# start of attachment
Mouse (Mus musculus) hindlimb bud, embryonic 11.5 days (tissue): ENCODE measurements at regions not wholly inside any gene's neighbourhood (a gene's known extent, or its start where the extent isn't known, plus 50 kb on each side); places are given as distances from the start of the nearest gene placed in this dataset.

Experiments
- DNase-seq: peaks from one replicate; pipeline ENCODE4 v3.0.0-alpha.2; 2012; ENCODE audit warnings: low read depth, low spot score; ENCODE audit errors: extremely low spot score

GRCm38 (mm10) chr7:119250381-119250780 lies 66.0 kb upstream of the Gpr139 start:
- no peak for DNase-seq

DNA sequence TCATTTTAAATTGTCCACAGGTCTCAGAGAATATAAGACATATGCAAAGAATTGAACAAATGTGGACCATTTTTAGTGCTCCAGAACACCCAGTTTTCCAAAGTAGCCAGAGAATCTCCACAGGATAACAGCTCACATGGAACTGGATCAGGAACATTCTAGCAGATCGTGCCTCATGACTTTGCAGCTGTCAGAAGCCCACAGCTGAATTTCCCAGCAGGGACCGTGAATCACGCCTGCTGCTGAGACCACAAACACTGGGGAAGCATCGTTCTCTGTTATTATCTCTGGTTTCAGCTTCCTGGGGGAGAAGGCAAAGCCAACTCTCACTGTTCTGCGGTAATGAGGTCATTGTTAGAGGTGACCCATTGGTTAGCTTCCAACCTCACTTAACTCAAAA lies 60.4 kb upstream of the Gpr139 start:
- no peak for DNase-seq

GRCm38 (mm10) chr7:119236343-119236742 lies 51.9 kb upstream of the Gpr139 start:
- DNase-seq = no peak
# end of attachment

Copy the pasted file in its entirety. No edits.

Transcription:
Mouse (Mus musculus) hindlimb bud, embryonic 11.5 days (tissue): ENCODE measurements at regions not wholly inside any gene's neighbourhood (a gene's known extent, or its start where the extent isn't known, plus 50 kb on each side); places are given as distances from the start of the nearest gene placed in this dataset.

Experiments
- DNase-seq: peaks from one replicate; pipeline ENCODE4 v3.0.0-alpha.2; 2012; ENCODE audit warnings: low read depth, low spot score; ENCODE audit errors: extremely low spot score

GRCm38 (mm10) chr7:119250381-119250780 lies 66.0 kb upstream of the Gpr139 start:
- no peak for DNase-seq

DNA sequence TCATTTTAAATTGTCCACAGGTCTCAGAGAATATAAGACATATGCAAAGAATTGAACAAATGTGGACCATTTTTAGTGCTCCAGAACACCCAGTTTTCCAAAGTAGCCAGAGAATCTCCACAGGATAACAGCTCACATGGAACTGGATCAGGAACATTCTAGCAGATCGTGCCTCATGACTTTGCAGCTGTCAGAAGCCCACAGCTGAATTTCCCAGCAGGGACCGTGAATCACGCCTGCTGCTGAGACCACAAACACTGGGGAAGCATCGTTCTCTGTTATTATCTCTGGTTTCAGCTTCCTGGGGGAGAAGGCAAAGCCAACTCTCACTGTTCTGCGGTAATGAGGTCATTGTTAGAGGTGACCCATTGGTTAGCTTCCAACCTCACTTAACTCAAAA lies 60.4 kb upstream of the Gpr139 start:
- no peak for DNase-seq

GRCm38 (mm10) chr7:119236343-119236742 lies 51.9 kb upstream of the Gpr139 start:
- DNase-seq = no peak